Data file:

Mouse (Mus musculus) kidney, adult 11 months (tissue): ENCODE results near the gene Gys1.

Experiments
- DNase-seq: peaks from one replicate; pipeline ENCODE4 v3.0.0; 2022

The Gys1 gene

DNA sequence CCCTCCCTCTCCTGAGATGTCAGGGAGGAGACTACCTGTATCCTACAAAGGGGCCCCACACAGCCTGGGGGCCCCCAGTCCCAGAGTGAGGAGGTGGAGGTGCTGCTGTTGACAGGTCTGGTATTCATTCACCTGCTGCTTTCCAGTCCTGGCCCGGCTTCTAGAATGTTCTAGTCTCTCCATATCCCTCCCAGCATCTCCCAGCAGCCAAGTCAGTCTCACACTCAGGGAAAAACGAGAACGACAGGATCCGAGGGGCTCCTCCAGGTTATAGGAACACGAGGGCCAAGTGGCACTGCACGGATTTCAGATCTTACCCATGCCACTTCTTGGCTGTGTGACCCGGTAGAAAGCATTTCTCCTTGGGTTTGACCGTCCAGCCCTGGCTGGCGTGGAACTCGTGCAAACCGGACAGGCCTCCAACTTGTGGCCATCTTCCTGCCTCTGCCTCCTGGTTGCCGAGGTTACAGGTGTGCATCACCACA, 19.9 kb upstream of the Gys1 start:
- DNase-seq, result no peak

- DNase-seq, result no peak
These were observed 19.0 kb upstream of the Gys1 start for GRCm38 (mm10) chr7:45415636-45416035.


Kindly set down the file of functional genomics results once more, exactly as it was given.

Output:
Mouse (Mus musculus) kidney, adult 11 months (tissue): ENCODE results near the gene Gys1.

Experiments
- DNase-seq: peaks from one replicate; pipeline ENCODE4 v3.0.0; 2022

The Gys1 gene

DNA sequence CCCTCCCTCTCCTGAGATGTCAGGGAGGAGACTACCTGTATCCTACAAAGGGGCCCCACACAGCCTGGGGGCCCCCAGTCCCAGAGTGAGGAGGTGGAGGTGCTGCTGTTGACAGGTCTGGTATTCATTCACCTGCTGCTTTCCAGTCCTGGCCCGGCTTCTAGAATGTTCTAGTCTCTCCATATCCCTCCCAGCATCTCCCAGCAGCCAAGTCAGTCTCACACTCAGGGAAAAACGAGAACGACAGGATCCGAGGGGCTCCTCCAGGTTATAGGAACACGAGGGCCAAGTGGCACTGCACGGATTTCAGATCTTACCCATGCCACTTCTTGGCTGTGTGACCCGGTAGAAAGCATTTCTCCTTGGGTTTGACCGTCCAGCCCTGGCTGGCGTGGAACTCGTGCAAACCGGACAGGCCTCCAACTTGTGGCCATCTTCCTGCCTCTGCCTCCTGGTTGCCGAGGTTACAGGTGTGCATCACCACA, 19.9 kb upstream of the Gys1 start:
- DNase-seq, result no peak

- DNase-seq, result no peak
These were observed 19.0 kb upstream of the Gys1 start for GRCm38 (mm10) chr7:45415636-45416035.